Most smartphones include a camera feature, and if the phone camera has a touch screen, it is possible to tap on a specific section of an image to gain focus before taking a picture. The background lightens and the forefront darkens, or vice versa. This indicates that smartphone cameras have a single-lens construction, and can only focus light on one image section at a time (although the chattering tech wonks are foretelling dual lens focus on upcoming smartphone releases!).
The Patients We “See”
The single versus dual-lens camera feature is illustrated well for daily life in the 1998 feature film Patch Adams, in which the lead character (played by Robin Williams) commits himself to a mental health asylum where another patient, Arthur Mendelson, also lives. Mendelson is in the habit of holding up four fingers and asking others, “how many fingers do you see?” Inevitably, Mendelson’s talking partner answers, “four,” and he turns away in disgust.
Williams’ character encounters Mendelson and receives the same question, “how many fingers?” and gets it wrong – but engages further. Williams wants to know the answer to the riddle. Mendelson cajoles Williams, “No, no, look at me… you are focusing on the problem. If you focus on the problem, you can’t see the solution. Never focus on the problem. Look at me! How many do you see? No, look beyond the fingers. How many do you see?” Williams gazes at Arthur beyond the fingers, revealing the visual distortion of double the fingers. “Eight,” Williams responds. Delighted, Mendelson replies, Yes… eight’s a good answer. Yes. See what no one else sees. See what everyone else chooses not to see out of fear conformity or laziness. See the whole world anew each day.”
Comprehensive Comfort Care
This is how hospice care and palliative care providers understand comprehensive care for patients and their families. First, the hospice and palliative care team looks through the blur of tubes, drugs, and the incessant beeping of machines to see – really see – the patients they care for. Then, hospice and palliative care teams take a unique turn. Hospice and Palliative care provider focus on the patient and also see the crowd of family and other loved ones standing alongside them.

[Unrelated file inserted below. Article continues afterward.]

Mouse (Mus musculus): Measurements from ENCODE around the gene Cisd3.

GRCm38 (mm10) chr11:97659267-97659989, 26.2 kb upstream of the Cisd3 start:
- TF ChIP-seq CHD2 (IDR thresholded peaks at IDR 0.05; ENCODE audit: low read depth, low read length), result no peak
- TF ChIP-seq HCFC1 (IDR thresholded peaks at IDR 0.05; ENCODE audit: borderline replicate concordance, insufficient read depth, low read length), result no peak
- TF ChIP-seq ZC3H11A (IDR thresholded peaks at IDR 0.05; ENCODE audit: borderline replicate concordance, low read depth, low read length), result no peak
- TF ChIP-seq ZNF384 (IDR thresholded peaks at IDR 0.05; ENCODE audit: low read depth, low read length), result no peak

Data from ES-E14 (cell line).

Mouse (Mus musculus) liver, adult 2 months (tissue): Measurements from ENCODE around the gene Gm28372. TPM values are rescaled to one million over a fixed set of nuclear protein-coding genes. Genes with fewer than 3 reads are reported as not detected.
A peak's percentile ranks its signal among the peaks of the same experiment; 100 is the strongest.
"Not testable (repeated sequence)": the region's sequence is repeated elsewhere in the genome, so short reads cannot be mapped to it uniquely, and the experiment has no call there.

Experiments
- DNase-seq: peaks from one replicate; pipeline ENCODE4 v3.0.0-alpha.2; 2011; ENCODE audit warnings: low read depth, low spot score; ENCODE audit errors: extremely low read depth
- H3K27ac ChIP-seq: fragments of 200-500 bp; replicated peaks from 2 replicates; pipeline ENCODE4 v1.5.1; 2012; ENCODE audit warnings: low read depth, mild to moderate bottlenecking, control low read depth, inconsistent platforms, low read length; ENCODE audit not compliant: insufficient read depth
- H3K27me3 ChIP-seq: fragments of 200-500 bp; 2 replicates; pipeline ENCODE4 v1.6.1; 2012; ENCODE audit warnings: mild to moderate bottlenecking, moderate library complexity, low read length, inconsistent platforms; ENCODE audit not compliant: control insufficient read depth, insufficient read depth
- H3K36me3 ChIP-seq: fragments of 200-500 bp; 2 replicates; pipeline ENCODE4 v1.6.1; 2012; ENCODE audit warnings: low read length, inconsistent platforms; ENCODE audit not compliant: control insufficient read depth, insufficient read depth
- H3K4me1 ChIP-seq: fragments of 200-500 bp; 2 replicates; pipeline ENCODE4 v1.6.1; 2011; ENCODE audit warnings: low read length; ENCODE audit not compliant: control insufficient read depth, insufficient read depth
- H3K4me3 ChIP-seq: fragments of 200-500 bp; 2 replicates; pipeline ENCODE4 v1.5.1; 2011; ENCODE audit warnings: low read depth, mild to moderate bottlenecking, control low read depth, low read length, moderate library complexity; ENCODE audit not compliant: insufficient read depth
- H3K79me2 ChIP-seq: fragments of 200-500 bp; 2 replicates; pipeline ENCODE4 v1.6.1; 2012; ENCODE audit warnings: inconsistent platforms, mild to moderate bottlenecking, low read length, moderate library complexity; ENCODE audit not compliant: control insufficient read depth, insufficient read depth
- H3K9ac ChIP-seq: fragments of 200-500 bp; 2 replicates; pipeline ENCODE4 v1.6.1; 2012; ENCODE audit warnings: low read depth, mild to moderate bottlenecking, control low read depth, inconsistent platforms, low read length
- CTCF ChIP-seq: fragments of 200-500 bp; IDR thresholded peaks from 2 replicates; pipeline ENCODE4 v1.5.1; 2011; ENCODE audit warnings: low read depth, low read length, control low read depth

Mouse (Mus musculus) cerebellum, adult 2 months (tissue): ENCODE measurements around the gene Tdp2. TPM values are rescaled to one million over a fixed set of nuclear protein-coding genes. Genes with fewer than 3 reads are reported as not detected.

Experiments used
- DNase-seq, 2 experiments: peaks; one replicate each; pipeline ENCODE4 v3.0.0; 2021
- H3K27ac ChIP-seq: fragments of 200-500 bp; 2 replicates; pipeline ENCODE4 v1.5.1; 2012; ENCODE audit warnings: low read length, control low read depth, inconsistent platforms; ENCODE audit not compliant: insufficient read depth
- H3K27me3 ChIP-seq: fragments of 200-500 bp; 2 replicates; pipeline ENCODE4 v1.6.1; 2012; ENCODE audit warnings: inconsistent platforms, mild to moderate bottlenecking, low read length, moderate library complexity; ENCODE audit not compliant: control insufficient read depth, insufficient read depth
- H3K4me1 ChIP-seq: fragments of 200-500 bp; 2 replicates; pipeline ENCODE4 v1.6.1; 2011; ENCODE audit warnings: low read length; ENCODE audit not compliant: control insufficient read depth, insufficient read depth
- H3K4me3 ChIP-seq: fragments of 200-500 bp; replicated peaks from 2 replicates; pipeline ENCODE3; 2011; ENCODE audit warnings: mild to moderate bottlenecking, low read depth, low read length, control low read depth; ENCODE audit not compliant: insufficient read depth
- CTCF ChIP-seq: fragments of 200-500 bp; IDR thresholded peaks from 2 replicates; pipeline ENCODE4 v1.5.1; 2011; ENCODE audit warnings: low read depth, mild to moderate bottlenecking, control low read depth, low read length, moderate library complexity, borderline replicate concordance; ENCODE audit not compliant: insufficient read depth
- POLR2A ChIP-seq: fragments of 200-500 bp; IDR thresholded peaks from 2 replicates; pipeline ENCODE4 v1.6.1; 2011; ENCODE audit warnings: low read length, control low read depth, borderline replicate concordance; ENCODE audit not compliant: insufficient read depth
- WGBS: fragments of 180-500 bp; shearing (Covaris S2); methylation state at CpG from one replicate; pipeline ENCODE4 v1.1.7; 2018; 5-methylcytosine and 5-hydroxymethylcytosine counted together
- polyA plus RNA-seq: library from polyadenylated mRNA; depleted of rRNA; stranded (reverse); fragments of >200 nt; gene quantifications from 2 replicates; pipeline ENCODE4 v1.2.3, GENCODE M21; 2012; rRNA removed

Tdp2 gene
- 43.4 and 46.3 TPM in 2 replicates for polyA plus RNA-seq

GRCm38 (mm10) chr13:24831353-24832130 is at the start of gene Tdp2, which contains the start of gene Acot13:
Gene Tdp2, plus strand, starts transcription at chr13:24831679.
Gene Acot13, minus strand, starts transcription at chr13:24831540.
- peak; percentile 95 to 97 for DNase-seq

The people who need care multiply in the sigh of hospice and palliative care providers. Even if you aren’t “the sick one,” you are still an important loved one: a valued member of the patient’s care team and one who will need care in the time to come following the patient’s death.
You’re Not Alone
Hospice care is different than hospital-based medical care in that it looks to the comprehensive needs of patients and their families with a coordinated care approach, sometimes terms the biopsychosocial method of care. The hospice team includes medical professionals such as doctors, nurses, and therapists, while also extending to include social workers, psychologists, spiritual care providers, and trained volunteers. Hospice and palliative care teams assume that family members of patients are also an integral part of the broad-scope care of patients as they approach the final season of life.
The Role of Family Members
Family members often have a unique and intimate perspective on patients. They often have an acute sense of pain indicators, such as tone of voice, facial and body expressions, and verbal cues about what a patient is experiencing, enabling the medical portion of patient care teams to respond to patient pain and discomfort with greater precision. Hospice does not sideline the thoughts and observations of loved ones, but instead welcomes and embraces them are part of best practices for patient care.
Hospice and palliative care teams are well-acquainted with the kind of suffering family members experience as they accompany loved ones through the dying process. Hospice and palliative medicine research indicates that patients will be more relaxed, suffer less, and embrace their final days with greater grace and comfort when it is clear that their loved ones are also given care. Therefore, hospice and palliative care teams openly focus additional emotional and spiritual support opportunities for family members.
Who are the people in the hospice and palliative care neighborhood?
Social workers can help prepare families for life changes after a loved one’s death. They can alert family members to community resources and even help family members repair any damaged relationships prior to the moment of saying goodbye. Hospice can also help connect families with spiritual care leaders who can facilitate conversations that help prepare for death, and planning memorial services and other events to come. Spiritual leaders are also available to help families cope with spiritual questions they may face while experiencing the dying process and death.
Therapists, bereavement coordinators, and other support providers can help family members negotiate the feelings of loss and grief that inevitably emerge in preparation for and after the death of a loved one. Hospice volunteers are available to provide hospitality, companionship, and compassionate support. Furthermore, unlike a hospital that will frequently simply go through insurance companies to send bills, hospice and palliative care teams reach out in the year or more after a death with support opportunities, bereavement information, and acts of care that keep those who grieve afloat as they adjust to life after loss.
Contact Harbor Light Hospice Today!
For more information about how hospice and palliative care focuses on patients while also extending services to family members, please call Harbor Light Hospice or send us a message online today.